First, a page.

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<p>Adrian Gardner, MD, MPH, becomes the new director of the IU Center for Global Health, executive director of the AMPATH Consortium of North American academic health centers and associate dean for global health at Indiana University School of Medicine on February 1. AMPATH began 30 years ago as a partnership between Indiana University and Moi [&hellip;]</p>

People of AMPATH: Adrian Gardner, AMPATH Consortium Executive Director and Director of the IU Center for Global Health

Adrian In Home

Adrian Gardner, MD, MPH, becomes the new director of the IU Center for Global Health, executive director of the AMPATH Consortium of North American academic health centers and associate dean for global health at Indiana University School of Medicine on February 1.

AMPATH began 30 years ago as a partnership between Indiana University and Moi University and Moi Teaching and Referral Hospital in Kenya and has grown to include a dozen leading academic health centers in North America. In addition to creating one of the world’s largest and most successful HIV care and control programs, AMPATH is working with the government of Kenya and Kenyan Ministry of Health to create a sustainable health care system in western Kenya including treatment for non-communicable diseases such as hypertension and diabetes as well as various types of cancers and other chronic diseases.

What is your background in global health?

I was born in Scotland and lived in France for the first six years of my life. Even at this early age, having an international experience led to a desire to explore the world. I completed most of my education in the US, and ultimately spent eight years at Brown University earning both my undergraduate and medical degrees. In 2001, I went to Kenya for the first time as a student at Brown. This was around the time that the HIV program was first being conceived by Joe Mamlin and that experience had a huge impact on my life and career plans.

I became very interested in HIV and tuberculosis and after returning from Kenya, I completed my 4th year longitudinal clinic in the TB clinic in Rhode Island with Dr. Jane Carter. During post-graduate training, I sought every opportunity to return to Kenya and served as the AMPATH Team Leader in 2006-07, and then returned to Boston to complete a fellowship in infectious diseases. I returned to AMPATH in Kenya full-time in 2012 with my wife, Jessica. Since that time, our family has grown to include three children who are very much a part of the larger “AMPATH and IU family.”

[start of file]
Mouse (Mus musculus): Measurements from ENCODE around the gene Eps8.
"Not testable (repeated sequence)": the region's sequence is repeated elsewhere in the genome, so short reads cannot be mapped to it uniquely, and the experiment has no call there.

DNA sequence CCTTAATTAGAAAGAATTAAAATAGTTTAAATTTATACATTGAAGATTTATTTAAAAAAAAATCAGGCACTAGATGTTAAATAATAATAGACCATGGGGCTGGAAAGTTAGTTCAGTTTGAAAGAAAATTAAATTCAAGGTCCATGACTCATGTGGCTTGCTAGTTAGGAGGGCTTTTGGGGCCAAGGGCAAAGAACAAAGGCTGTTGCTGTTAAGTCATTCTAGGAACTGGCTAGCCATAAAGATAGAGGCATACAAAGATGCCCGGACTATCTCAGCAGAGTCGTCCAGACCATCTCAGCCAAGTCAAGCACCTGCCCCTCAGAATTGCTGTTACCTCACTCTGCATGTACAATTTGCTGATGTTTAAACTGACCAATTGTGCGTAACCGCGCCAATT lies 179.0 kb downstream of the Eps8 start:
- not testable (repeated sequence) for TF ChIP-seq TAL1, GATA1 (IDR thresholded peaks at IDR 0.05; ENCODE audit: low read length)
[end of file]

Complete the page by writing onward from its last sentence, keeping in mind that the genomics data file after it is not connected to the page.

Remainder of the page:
Three decades of global health leadership: Joe Mamlin, Bob Einterz and Adrian Gardner in Kenya

What makes IU’s efforts in global health unique?

The Indiana University Center for Global Health (IUCGH) has created unique opportunities for successful engagement in health care delivery, education and research. AMPATH, IUCGH’s signature program in Kenya, is one of the most successful international academic partnerships in the world and has attracted praise from leaders of the National Institutes of Health, the World Bank, the World Health Organization, the United States Agency for International Development, and countless other organizations involved in global health. One of the core principles of this partnership is an authentic effort to improve health services for the local population in Kenya, embodied by the motto “Leading with Care.” This long-term, institutional commitment to sustainable health service delivery creates an environment that hosts high-quality educational and research opportunities for North Americans and Kenyans. The outcomes and lessons learned from this partnership can be applied globally and even locally within the United States.

What are your aspirations for the IU Center for Global Health?